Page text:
volt sales gains so far this year, or at least holding their
own better than other sales channels.
“We’re getting pretty positive feedback from retailers,
particularly from independent specialists, primarily 12-volt
specialists,” said Anderson.
Although Alpine and Clarion said it’s hard to tell whether
the12-volt specialty channel is posting sales gains this
year, the specialists are certainly increasing their share of
the business, said Ben Arnold, The NPD Group’s industry
analysis director. “The mass channel is losing volume
much quicker than the mobile electronics channel,” he
said. “We’re not seeing sales increases in the specialist
channel, per se, but they are holding on to sales better
than mass.” Mass retailers, Best Buy in particular, he explained,
are “looking to shrink the size of their stores [and
offer] fewer ‘opening price point’ SKUs in favor of ones
that pull in more revenue and more profit.” Arnold said he
“would expect this type of thinking to extend to the 12 volt
category as well.”
Larry Rougas, marketing and product planning senior
VP for Pioneer’s car division, sees specialists gaining
share, at least in dollars. He attributed that “to the differences
in product mix between the various distribution
channels.” Historically, he explained, “the 12-volt specialty
retailer has placed a greater emphasis on products that
have higher levels of features and technology, which also
carry a higher average selling price. Combined with natural
price compression, we see some distribution channels
declining in total dollars even though their quantity volume remains steady, while other channels maintain
or grow their sales in dollars by leveraging the
latest ‘premium’ features and technologies.”
Other retail channels gaining share, if not
sales, in 12-volt products include “high-quality
Internet retailers,” such as Crutchfield and the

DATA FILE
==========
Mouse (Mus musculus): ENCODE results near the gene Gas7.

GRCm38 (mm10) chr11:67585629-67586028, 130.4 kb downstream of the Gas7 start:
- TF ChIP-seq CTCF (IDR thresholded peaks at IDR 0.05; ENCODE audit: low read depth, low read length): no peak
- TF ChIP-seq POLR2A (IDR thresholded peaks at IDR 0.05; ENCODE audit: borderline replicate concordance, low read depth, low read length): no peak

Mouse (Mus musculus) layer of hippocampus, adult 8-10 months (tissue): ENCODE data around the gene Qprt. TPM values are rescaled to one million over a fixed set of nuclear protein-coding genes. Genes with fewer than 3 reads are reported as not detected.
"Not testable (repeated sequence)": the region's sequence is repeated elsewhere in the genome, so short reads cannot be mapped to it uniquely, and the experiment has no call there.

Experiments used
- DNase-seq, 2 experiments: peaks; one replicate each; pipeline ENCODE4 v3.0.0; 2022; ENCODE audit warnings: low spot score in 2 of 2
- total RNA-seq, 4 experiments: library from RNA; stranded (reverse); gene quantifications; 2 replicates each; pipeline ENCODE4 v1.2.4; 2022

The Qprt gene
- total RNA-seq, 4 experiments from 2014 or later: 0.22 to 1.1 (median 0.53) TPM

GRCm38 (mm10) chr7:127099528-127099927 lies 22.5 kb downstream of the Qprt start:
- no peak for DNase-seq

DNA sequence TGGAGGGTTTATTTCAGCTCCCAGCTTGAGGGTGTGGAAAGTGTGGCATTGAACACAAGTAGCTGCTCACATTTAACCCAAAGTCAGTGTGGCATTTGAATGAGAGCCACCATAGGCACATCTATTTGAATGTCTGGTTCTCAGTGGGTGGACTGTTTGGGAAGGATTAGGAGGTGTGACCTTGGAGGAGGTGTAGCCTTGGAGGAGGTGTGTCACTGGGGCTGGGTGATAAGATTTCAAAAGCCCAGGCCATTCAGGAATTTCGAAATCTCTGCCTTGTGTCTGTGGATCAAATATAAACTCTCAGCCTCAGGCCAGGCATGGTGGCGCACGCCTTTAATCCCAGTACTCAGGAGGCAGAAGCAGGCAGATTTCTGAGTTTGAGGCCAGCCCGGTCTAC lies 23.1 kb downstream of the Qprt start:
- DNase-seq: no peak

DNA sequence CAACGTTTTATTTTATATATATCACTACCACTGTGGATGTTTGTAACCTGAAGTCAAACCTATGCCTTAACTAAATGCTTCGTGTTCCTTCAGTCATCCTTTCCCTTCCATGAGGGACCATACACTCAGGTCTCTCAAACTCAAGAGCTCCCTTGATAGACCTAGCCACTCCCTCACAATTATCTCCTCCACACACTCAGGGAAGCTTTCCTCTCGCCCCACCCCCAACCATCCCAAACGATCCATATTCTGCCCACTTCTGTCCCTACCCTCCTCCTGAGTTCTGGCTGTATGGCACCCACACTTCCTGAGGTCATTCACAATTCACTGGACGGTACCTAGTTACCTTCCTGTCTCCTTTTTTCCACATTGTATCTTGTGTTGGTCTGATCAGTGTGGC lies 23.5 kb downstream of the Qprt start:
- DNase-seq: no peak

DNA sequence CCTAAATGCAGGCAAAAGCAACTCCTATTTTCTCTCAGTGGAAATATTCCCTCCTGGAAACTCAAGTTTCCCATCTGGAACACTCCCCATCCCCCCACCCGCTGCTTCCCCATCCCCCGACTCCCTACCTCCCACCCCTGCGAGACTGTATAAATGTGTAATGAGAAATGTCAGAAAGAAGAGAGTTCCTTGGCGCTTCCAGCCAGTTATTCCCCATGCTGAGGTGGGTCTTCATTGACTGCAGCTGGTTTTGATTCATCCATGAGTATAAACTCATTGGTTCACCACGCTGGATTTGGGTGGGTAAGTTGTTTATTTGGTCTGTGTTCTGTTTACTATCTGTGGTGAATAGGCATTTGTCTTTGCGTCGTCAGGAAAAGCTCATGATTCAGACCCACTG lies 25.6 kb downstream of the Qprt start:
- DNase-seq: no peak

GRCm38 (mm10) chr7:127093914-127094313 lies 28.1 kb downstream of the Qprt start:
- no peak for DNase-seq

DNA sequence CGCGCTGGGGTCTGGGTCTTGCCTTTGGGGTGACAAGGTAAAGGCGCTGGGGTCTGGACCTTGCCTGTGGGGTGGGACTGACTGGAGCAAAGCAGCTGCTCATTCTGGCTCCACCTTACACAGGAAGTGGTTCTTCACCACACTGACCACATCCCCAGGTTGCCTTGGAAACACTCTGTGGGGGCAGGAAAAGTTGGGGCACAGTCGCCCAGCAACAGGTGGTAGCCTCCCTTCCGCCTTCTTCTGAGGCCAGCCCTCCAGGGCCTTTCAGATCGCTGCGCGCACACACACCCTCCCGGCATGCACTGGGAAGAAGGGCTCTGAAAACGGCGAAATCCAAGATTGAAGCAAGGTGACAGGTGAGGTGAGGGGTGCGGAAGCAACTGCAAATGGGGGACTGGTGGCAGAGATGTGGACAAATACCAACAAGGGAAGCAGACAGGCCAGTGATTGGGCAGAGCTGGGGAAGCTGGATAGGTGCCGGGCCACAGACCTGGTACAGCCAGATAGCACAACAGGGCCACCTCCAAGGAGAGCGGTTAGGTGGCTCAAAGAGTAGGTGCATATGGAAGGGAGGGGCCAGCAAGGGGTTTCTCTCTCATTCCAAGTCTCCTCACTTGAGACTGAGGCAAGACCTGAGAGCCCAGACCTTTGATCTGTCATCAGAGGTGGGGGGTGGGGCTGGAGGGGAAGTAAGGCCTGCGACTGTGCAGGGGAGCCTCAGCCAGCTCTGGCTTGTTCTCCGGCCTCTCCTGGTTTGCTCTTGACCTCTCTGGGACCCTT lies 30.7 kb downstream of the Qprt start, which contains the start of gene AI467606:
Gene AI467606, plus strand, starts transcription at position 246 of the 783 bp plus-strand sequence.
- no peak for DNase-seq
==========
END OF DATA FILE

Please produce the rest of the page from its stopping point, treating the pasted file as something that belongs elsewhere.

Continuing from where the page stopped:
online stores of Car Toys and Al & Ed’s, said
Alpine’s Anderson. Internet retailers are doing
well if they “pay attention to the category and
extend their consumer experience from their
stores,” he said.
Clarion’s Thomas agreed that online retailers
increased their share in 2011.
For his part, Mike Cofield, president of the
Mobile Electronics Specialists of America
(MESA), said sales through his group’s members
are “good” so far this year. “Everyone I’ve
talked to is doing well this year,” he said. The
group’s members operate more than 100 outlets.
ProSource’s Workman believes sales
through 12-volt specialists and A/V specialists
are up so far this year, as they were last year.
“The big guys don’t chase sales as hard and
are losing share in a declining market, and the
rest are seeing solid gains year over year,” he
said. Among ProSource’s Progressive Retailers
Organization (PRO Group) dealers in the
12-volt business, car audio sales have posted
year-over-year double-digit dollar gains since
the first of this year and single-digit 2011 gains,
For PRO Group members, the gains are
across-the-board in amps, speakers and head
units, Workman said of year-to-date sales.
What’s driving consumer interest are head units
that integrate with smartphones and A/V units
with large displays, he said. Clarion, Alpine and
Pioneer concur on the strength of these headunit
Alpine’s Anderson attributes rising sales of
A/V head units to price-point compression.
“The price of an entry-level unit is down to the
point that $300 gets you a tier-two A/V player,”
encouraging consumers to step up from a highend
CD player, he said.
Smartphone connectivity is the key to A/V
head-unit sales, Pioneer’s Rougas said. In fact,
“anything that leverages the connectivity buzz
is hot: smartphone connectivity, Internet or
streamed media, networked navigation or data
services, Bluetooth, etc.”